School Subjects

Discussion in 'Education & Learning' started by Patsy Faye, Dec 17, 2016.

  1. Denise Happyfeet

    Denise Happyfeet Very Well-Known Member
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    Partying, boys, clothing, boys, rock-n-roll, boys, burgers and fries, boys.

    Now when I grew up after age 50ish, and went back to a community college, I found out I could actually get good grades. For some reason, I thought I couldn't growing up, so I didn't try very hard. Barely got by. But my fave subjects were, in this order:

    Math
    English Composition
    and building websites (loved that but Math, truly my fave)

    Oops, forgot to put "least fave class in school", that would be Detention. That was a class right:confused:
     
    #16
  2. Patsy Faye

    Patsy Faye Veteran Member
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    @Chrissy Cross - would have liked to learn a language but my teacher was yuk !
     
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  3. Patsy Faye

    Patsy Faye Veteran Member
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    #18
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  4. Holly Saunders

    Holly Saunders Veteran Member
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    I went to a Dance school...and my favourite of course was Dance..but that aside..I was very good at and enjoyed English, Social studies, and Music ( I played the cello) and Drama (always top of the class in those subjects )


    I hated geography more because the teacher was boring....although I love it now ..I disliked Physics with a passion...wasn't all that keen on Chemistry (science was not my forte)...not keen on arts because it was painting and I was never any good at it..

    I loved business economics .. disliked Maths but always got a pass mark...

    In my school, the cleverer kids got very little periods of Homecrafts...whereas the less bright children got much more and very little academic lessons.. concentrating more on their manual abilities ...so girls would get lots of sewing and cooking, and boys would get lots of technical drawing, and motor mechanics etc.

    ironically all of the latter far more useful in the real world than what we so called more academic kids were taught'


    I hated French...absolutely hated it. I think again it was due to the lack of ability in my french teacher..and not me.
     
    #19
  5. Patsy Faye

    Patsy Faye Veteran Member
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    My French teacher was 'wicked' and I don't mean good :p
    It seemed to me the language was back to front anyway - no not for me :rolleyes:
     
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  6. Frank Sanoica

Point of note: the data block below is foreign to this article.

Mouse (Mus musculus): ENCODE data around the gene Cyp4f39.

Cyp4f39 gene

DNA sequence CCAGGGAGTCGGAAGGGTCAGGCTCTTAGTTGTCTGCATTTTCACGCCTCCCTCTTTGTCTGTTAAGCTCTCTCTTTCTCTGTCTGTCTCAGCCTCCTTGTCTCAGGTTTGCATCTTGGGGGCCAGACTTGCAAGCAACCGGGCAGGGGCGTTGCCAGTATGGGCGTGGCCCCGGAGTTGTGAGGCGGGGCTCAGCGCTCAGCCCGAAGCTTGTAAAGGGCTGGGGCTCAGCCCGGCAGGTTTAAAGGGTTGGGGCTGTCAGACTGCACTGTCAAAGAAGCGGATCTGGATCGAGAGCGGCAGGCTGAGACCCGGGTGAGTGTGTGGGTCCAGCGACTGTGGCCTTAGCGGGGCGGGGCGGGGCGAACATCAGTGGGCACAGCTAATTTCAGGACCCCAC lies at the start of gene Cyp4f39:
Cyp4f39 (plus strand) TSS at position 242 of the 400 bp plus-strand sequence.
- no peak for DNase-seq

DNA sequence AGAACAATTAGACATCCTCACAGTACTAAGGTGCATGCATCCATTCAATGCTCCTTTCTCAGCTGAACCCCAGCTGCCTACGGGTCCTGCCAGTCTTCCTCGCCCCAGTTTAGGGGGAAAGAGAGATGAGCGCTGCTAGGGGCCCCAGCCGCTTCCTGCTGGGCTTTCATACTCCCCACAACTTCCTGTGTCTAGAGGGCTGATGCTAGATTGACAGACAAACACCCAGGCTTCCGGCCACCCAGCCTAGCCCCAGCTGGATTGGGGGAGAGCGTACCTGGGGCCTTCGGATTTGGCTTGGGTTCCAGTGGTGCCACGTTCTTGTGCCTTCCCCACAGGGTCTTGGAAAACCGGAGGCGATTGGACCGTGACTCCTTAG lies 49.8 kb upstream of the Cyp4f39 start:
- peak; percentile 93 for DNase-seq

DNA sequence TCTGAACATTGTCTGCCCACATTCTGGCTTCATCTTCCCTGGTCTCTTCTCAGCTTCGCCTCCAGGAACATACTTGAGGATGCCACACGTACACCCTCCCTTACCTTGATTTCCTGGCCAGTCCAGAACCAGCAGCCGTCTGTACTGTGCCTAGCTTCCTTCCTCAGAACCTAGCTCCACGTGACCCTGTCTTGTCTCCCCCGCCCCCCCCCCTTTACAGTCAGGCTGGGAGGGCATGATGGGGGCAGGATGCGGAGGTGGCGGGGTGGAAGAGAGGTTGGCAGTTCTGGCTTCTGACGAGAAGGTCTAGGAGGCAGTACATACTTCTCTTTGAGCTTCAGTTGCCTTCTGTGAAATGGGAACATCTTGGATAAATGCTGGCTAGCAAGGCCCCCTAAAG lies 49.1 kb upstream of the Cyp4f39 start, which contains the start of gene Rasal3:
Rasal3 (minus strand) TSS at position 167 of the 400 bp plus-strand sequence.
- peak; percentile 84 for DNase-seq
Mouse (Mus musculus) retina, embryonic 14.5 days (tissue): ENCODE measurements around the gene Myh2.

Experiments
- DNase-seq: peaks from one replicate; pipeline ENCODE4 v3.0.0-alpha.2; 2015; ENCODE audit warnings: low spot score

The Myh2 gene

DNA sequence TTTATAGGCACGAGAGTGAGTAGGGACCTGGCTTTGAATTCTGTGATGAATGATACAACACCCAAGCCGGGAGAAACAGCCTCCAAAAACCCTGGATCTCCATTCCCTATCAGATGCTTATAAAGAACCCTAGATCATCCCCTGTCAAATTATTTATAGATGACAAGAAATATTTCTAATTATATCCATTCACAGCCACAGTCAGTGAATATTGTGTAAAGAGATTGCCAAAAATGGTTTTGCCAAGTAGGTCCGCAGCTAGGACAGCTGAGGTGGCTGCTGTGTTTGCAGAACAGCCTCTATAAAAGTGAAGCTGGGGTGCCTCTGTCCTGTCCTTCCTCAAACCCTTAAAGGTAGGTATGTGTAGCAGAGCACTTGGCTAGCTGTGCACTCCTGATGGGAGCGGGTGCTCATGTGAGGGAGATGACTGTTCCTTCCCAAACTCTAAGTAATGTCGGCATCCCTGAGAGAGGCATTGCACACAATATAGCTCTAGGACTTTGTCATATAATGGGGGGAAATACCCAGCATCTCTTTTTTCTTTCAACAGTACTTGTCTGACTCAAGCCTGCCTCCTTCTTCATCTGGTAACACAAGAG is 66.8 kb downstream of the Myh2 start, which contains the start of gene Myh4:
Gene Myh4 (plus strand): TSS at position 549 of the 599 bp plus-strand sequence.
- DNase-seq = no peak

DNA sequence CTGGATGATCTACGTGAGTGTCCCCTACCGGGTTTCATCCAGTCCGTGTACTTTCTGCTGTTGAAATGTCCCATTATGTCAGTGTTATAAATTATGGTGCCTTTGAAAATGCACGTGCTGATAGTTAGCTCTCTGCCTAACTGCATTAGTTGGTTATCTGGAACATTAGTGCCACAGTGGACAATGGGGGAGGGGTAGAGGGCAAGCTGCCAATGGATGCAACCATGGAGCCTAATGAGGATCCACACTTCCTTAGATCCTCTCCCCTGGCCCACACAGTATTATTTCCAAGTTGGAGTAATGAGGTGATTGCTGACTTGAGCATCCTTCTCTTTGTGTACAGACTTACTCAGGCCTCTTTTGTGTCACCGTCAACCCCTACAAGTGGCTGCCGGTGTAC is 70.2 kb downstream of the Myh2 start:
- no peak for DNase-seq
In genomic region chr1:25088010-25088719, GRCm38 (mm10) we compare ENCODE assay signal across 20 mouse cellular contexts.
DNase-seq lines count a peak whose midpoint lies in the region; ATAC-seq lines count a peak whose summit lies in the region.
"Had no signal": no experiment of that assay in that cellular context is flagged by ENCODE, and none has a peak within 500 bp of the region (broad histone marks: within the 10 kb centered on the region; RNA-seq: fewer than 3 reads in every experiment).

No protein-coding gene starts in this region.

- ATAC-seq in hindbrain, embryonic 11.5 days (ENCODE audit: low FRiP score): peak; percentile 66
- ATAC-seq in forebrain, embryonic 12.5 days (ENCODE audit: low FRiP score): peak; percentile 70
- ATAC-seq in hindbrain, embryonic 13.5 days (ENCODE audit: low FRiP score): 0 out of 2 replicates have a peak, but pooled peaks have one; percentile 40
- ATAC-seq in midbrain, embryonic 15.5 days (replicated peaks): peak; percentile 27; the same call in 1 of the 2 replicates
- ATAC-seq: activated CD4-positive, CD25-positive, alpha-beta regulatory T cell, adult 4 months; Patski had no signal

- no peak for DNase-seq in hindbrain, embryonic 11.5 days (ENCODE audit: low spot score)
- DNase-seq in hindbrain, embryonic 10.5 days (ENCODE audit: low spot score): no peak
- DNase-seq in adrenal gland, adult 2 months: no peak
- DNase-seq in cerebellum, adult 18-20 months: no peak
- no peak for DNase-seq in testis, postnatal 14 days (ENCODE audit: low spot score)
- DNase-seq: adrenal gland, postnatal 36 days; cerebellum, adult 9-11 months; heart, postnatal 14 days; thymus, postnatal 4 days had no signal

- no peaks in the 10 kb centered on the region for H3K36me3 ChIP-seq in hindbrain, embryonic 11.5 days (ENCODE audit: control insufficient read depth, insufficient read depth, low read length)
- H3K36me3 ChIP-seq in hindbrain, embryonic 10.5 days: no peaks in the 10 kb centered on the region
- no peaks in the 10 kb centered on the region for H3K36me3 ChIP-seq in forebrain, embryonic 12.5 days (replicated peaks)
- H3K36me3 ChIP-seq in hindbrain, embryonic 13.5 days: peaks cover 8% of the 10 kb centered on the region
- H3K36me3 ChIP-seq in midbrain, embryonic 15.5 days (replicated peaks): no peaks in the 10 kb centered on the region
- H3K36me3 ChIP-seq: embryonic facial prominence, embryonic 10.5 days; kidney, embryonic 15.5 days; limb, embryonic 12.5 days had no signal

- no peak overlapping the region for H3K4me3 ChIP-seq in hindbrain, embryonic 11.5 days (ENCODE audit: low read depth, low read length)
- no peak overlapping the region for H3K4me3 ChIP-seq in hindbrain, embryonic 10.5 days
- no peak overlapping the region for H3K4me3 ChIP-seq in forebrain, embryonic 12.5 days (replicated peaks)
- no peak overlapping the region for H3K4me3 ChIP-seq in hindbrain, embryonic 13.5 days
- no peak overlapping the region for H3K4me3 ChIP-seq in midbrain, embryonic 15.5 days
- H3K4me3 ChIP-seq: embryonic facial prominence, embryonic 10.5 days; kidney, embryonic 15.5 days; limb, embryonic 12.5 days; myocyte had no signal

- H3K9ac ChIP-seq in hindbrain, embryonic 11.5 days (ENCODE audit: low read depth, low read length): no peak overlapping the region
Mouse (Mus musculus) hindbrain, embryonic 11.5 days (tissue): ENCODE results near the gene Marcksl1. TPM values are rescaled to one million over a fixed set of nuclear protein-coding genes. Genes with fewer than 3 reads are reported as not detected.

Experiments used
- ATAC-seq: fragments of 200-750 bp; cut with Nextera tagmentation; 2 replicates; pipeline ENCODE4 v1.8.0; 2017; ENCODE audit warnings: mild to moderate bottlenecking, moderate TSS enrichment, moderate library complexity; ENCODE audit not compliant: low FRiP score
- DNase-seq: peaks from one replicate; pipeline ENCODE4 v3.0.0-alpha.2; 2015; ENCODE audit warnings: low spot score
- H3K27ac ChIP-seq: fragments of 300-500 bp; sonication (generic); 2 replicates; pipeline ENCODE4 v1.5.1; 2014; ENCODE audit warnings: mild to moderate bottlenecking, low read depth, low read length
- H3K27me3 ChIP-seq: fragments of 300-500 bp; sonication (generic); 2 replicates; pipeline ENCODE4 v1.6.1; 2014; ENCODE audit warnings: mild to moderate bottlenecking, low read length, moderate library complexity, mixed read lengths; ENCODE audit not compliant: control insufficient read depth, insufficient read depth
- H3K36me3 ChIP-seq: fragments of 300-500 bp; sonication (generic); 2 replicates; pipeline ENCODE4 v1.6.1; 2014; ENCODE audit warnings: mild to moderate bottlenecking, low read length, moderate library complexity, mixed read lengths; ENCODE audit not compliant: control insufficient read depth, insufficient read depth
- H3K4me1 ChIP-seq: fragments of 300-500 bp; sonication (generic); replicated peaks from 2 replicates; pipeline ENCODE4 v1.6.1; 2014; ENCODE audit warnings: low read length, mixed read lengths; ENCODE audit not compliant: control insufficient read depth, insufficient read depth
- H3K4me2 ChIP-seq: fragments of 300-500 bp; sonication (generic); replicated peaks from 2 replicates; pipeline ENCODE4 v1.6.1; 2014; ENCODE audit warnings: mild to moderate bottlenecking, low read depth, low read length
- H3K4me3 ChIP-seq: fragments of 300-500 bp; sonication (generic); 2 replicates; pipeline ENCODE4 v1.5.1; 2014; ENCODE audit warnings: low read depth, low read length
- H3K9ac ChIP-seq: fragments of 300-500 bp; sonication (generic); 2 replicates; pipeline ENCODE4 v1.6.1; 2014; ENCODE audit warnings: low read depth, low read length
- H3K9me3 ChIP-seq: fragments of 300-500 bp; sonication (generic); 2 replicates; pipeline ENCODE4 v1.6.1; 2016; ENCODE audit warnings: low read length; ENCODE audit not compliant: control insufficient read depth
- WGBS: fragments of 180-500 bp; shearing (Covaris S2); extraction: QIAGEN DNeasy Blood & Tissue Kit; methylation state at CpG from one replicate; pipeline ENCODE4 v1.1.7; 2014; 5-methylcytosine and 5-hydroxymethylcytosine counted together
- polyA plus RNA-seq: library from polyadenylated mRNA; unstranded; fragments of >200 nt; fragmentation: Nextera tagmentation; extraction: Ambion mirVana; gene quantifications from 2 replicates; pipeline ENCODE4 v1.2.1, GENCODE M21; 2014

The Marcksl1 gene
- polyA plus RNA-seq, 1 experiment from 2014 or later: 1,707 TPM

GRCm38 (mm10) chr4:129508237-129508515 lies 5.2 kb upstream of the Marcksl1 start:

Frank Sanoica Veteran Member
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    In my case, I was more or less reclusive early on in high school, that resulting from the appearance of my 2nd.-degree burned face. Did the homework, not diligently though, advisors stuck me in "college prep" curriculum, based on what, I don't know.

    In 8th. grade they administered something called the "Kuder Occupational Test", which determined career leanings based on answers to rather psychological questions ("Would you rather earn a living picking fruit or making tires?"). Categories were something like Careers Outdoors, Scientific, Humanities, Geographical, History, etc. I ranked poorest in Humanities, Highest in Outdoors and Science. Sure, enough!

    Freshman year: Biology, Algebra I, English
    Sophomore year: Physics, Plane Geometry, English, German
    Junior year: Algebra II, Chemistry, English
    Senior year: Trigonometry, College Algebra, English

    I got A's when I worked at it, mostly B's, a few C's, straight A's in English until 2nd. semester Senior Year, all F's! Long story there, not appropriate right now. Failed to graduate with my class. Attended an additional semester next school year, 4 courses req'd though I needed only the English, so took that, Machine Shop, Psychology I, 4th. one I forget. All A's; they mailed my Diploma around New Years.

    Favorites? All Math, Physics, Chem.
    Frank
     
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  7. Ken Anderson

    Ken Anderson Greeter
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    Favorites: History, English
    Least Favorites: Anything math related
     
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  8. Babs Hunt

    Babs Hunt Veteran Member
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    My Spanish teacher was a Spanish woman named Mrs. St. Julian and I loved the way she spoke the language...it sounded so romantic to the 16 year old I was at the time. I wanted to learn that language just because of how beautiful she made it sound...but I couldn't even get my tongue to roll the r's for my own name in Spanish. To this day I can count to 10 in Spanish, say hello to you and ask you where your house is, etc. The problem would be understanding your answers to me. :)